Buying a House? What about the repairs of the church?

PUBLISHED: 12:53 29 November 2011

Carolyn Hughes

Carolyn Hughes

Archant

Under the Chancel Repair Act 1932, a parochial church council has the power to serve a demand for the cost of the contributions towards the cost of repairing the chancel of the church. In the event that the owner fails to pay, then the parochial church council can enforce the demand through the courts.

WHEN buying a house there are a lot of payments that you need to consider: the mortgage; Council Tax; insurance and utility bills to start with, but could you find yourself being liable to pay for the repair of part of a local church? Surely not in the 21st Century? Well think again as you could find yourself liable to contribute towards the chancel of the local church even though there is no mention of it in your title deeds.

The liability relates to the historic responsibility for the upkeep of a church being divided between the rector and parishioners. Parishioners’ responsibilities were eventually transferred by legislation to the church and do not cause a problem in property ownership. However, rectors were historically responsible for the upkeep of chancel of the church and when the lands of the rectory became divided by sale into private ownership, the responsibility to repair the chancel passed with the areas of land that were sold off to the new owners of the land. Even if the land is not adjoining a church, it does not mean there is no liability.

Under the Chancel Repair Act 1932, a parochial church council has the power to serve a demand for the cost of the contributions towards the cost of repairing the chancel of the church. In the event that the owner fails to pay, then the parochial church council can enforce the demand through the courts.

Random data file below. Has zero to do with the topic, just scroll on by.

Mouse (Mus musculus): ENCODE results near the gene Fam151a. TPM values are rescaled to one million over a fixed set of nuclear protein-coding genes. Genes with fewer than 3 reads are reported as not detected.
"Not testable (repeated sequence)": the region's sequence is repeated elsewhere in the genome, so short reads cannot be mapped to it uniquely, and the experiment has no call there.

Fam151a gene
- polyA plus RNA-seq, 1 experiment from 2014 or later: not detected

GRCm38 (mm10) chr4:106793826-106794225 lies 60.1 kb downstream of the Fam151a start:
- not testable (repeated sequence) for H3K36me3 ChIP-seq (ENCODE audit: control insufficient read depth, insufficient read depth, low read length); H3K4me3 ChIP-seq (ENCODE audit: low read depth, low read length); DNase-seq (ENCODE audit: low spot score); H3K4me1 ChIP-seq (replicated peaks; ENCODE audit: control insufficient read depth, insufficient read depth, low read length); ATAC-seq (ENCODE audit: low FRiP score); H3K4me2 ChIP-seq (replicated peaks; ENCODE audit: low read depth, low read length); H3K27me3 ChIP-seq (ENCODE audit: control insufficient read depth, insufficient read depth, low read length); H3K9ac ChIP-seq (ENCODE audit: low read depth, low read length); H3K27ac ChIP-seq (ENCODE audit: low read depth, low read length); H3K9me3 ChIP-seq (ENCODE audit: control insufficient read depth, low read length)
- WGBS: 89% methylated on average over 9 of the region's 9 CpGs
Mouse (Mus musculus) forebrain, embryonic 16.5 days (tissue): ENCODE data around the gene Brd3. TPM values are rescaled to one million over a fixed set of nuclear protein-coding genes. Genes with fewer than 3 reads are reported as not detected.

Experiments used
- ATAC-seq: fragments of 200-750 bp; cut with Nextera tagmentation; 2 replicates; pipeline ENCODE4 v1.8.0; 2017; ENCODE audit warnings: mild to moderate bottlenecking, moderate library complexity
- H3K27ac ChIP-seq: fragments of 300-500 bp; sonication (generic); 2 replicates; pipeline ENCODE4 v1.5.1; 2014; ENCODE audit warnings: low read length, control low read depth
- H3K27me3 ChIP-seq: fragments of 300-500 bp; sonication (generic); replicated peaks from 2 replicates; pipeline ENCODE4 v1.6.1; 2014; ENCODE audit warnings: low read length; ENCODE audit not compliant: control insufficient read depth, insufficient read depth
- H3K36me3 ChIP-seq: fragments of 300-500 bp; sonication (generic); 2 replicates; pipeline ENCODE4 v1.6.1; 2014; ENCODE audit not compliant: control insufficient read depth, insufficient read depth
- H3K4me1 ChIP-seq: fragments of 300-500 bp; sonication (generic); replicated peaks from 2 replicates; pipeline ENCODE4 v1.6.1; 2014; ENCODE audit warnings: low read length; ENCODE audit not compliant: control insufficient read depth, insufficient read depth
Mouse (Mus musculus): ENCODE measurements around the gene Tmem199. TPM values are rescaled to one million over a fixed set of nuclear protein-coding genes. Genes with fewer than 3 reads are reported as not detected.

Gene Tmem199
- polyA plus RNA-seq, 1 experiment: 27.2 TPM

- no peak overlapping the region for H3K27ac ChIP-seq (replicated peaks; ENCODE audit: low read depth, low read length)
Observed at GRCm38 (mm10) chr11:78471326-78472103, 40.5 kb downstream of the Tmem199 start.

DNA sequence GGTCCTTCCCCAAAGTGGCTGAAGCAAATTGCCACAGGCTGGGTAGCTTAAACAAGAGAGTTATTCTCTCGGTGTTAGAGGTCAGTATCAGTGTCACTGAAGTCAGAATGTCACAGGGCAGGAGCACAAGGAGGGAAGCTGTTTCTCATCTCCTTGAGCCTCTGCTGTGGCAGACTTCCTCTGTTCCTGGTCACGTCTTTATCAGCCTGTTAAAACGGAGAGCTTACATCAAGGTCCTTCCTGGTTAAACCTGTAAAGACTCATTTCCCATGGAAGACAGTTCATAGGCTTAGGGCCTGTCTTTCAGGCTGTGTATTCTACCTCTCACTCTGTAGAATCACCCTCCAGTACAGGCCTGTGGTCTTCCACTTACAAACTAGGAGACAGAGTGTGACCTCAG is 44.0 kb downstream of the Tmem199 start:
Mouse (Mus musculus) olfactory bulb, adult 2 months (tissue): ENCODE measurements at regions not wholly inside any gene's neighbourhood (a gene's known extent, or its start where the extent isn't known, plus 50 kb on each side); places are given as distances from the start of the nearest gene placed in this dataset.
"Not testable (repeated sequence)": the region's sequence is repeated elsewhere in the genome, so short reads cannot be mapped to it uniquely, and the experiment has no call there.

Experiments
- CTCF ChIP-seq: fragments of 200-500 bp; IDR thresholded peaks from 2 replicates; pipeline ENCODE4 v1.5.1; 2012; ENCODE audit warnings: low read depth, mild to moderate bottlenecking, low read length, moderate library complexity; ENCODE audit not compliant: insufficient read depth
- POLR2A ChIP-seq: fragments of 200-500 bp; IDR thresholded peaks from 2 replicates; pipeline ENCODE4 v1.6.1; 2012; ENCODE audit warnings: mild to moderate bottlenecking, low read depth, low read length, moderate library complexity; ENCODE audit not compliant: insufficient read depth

It is not known how many churches may be able to recover chancel repairs from people who own all or part of lands that were historically owned by the rector of the parishes, such as the church commissioners or cathedrals. Liability only effects land in parishes where the church dates back to the medieval period or earlier.

The liability can be difficult to discover and such an obligation is rarely referred to in the title deeds, but this does not mean that there is no liability.

At Archer & Archer we carry out a chancel check search, using a search provider, on every purchase transaction, which checks the data obtained from the National Archive to establish whether a property may fall within an area that has a potential chancel repair liability. If a potential risk was identified, we would initially contact the sellers’ solicitors to see whether the sellers will cover the cost of obtaining an insurance policy. If they are not prepared to pay then we would need to discuss this with you as the policy, following competition between insurance companies, can be obtained relatively cheap “once and for all” premium payment. No annual premiums apply.

It is possible that a full chancel repair search can be carried out at a cost of approximately £150. However, if you discover an actual liability as opposed to a potential liability, you will not be able to insure against it.

There is now legislation in place requiring parochial church councils to register chancel repair liability against affected property titles before October 13, 2013. Any liabilities not recorded against properties will cease to be enforceable against new owners after that date.

At Archer & Archer we take the time to explain the implications of house buying and selling and guide you through the process of buying a house. If you require advice on any property matter, contact Carolyn Hughes (pictured) on 01353 662203 or by email to cjh@archerandarcher.co.uk. or at our website at: www.archerandarcher.co.uk

Most Read

Latest from the Ely Standard

Hot Jobs

Show Job Lists